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290,886 · Jacobs · "Concrete Floor, Roof, &c." · Page 1
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Patents: 165 of 511
UNITED STATES PATENT OFFICE
THADDEUS HYATT, OF NEW YORK, N.Y.

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Thaddeus Hyatt
61 of 67
CONCRETE FLOOR, ROOF, &c.
SPECIFICATION forming part of Letters Patent No. 290,886, dated December 25, 1883.
Application filed December 3, 1883. (No model.)
To all whom it may concern:
    Be it known that I, THADDEUS HYATT, a citizen of the United States, residing at the city of New York, in the county of New York and State of New York, have invented certain new and useful improvements in Concrete Roofs, Floors, Pavements, and Area-Coverings, of which the following is a description, reference being had therein to the accompanying drawings, making part of this specification.
    My invention relates to fire-proof concrete roofs, floors, and roof-pavements, including area-coverings.
    The object of my invention is to lessen cost of construction and make the structure capable of admitting light without thereby exposing the premises to the spread of flames in case of fire; and it consists of; first, a self-supporting concrete composite beam-arch; second, a self- supporting concrete composite beam-arch formed with openings, after the manner of an illuminating-grating, to admit light; third, a self-supporting concrete composite beam-arch formed with openings, after the manner of an illuminating-grating, in combination with glass to shut out the weather and admit light; fourth, a concrete arch formed with openings, after the manner of an illuminating-grating, to admit light; fifth, a concrete arch formed with openings, after the manner of an illuminating-grating, in combination with glass to shut out the weather and admit light.
    Figure 1 is a perspective view representing a self-supporting concrete composite beam-arch, a a indicating the beam portions outside of, and a' a' a' indicating the arch portion between the broken lines b b. Fig. 2 represents the same construction, but formed with openings, after the manner of an illuminating-grating, and set with glasses to give light. Fig. 3 represents a roof, floor, pavement, or construction made of self-supporting concrete composite beam-arches. Fig. 4 represents a roof, floor, pavement, or construction made of self-supporting concrete composite beam-arches formed with openings, after the manner of an illuminating-grating, to admit light. Fig. 5 represents an illuminating concrete arch designed for being carried upon outside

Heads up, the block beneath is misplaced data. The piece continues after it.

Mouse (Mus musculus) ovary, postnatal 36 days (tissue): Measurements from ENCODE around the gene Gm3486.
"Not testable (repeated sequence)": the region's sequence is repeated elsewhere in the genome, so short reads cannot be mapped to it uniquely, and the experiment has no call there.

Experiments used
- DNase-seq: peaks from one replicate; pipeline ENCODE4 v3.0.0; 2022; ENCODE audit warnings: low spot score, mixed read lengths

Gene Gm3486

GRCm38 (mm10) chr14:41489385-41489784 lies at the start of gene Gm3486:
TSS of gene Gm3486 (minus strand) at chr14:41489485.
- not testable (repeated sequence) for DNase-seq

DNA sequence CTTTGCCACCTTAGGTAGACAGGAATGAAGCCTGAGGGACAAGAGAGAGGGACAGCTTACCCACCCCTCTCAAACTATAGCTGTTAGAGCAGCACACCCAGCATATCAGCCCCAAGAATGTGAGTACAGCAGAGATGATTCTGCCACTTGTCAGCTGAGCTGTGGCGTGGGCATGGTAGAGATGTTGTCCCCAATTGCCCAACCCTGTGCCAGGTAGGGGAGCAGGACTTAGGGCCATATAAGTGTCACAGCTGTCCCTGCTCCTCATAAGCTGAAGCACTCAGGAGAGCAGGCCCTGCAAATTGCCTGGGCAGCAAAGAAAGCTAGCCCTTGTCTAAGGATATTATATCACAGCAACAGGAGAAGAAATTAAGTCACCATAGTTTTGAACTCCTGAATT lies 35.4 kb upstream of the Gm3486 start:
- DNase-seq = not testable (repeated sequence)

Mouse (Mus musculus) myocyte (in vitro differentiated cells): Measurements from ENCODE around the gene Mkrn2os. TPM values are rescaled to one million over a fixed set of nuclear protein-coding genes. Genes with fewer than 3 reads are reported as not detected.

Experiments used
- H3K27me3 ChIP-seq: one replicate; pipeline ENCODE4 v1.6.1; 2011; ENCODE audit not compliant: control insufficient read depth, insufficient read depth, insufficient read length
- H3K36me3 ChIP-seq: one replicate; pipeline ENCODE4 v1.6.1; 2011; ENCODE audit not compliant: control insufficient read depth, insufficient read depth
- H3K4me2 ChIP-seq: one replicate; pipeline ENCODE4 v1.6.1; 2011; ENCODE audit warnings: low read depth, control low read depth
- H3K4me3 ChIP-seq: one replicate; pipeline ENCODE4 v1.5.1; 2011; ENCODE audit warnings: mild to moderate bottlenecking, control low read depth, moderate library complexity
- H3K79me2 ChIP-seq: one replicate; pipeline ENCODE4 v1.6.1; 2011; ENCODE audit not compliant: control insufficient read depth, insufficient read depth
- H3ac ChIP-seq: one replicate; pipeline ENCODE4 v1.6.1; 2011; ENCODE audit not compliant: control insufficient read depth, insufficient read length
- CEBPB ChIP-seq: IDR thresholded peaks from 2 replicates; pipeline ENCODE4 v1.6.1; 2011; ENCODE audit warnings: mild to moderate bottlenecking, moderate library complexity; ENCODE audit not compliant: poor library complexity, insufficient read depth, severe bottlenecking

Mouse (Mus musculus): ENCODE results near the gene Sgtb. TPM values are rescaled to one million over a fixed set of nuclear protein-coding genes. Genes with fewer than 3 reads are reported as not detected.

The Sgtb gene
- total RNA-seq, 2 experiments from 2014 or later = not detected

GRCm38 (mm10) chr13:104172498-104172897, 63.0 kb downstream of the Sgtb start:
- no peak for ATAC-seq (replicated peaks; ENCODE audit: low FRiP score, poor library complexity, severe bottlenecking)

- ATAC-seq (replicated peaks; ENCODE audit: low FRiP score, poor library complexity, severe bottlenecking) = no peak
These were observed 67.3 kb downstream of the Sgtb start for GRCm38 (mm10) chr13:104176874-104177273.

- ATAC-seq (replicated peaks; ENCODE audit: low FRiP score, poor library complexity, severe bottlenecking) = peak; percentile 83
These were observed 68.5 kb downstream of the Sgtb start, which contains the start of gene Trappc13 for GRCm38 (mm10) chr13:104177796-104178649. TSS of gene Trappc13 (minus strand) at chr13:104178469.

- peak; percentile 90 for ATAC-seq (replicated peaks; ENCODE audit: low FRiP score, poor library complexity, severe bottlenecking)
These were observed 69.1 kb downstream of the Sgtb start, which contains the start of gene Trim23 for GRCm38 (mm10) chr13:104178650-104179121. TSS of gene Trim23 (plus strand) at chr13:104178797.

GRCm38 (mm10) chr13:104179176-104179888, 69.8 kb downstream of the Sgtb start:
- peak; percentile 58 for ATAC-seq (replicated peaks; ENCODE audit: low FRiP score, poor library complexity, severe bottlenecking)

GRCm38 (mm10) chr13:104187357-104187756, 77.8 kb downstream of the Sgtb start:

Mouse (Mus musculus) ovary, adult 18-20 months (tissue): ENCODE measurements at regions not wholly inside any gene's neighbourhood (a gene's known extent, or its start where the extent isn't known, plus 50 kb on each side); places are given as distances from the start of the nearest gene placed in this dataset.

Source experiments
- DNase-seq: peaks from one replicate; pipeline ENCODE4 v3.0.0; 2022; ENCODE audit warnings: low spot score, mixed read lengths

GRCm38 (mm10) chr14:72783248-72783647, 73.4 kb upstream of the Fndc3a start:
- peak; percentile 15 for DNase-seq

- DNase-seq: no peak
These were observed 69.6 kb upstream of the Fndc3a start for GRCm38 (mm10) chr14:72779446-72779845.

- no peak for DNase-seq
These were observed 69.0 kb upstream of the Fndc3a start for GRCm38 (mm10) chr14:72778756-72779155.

supports or beams. Fig. 6 represents a roof, floor, pavement, or construction made of illuminating concrete arches carried upon supports or beams.
    A indicates concrete. B indicates tie metals. B' indicates web metals. B² indicates supports or beams. C indicates tie-rods. D indicates light-holes. B indicates glasses. c indicates nuts on tie-rods. d indicates cross-wires of tie metals. i indicates the under or flaring portion of the light-holes.
    Figs. 1 to 4 illustrate my invention in order to save the cost of iron beams, the invention consisting in the introduction of tie-metal strength into concrete-arches construction in manner as I have heretofore employed it in the construction of solid concrete floors.
    Where web metal B' is shown, it is merely to illustrate the method of its employment. It would not be employed on one side of the arch only, but used for all the arches and in the beam portions of all. The purpose of web metals is to add rigidity where the beam-span is great between the walls or supports.
    The effect of tie metals placed in the haunches of the arches is to convert that portion of the structure lying outside the broken line b b, and marked a a, into a beam, the compressive portion of which is the concrete and the tensile portion of which is the tie metal; but it may be reasonably supposed that the curved portions lying within and between the broken lines b b also enter into compressive resistance to the load when the beam is under strain.
    The rule for calculating the size and strength of the tie metals is the same as for web and flange beams, examples in illustration of which may be found in my work entitled "An Account of Some Experiments with Portland Cement Concrete Combined with Iron as a Building Material," copies of which work are to be found in the Patent Office library and in other libraries, both in the United States and in England.
    By the ordinary mode of building large openings or well-holes are cut through roof or floor to admit light, the closures of which are not fire-proof; such openings materially aiding the spread of flames in case the building takes fire. Where such roof or floor is constructed of concrete arches it is evident that if the same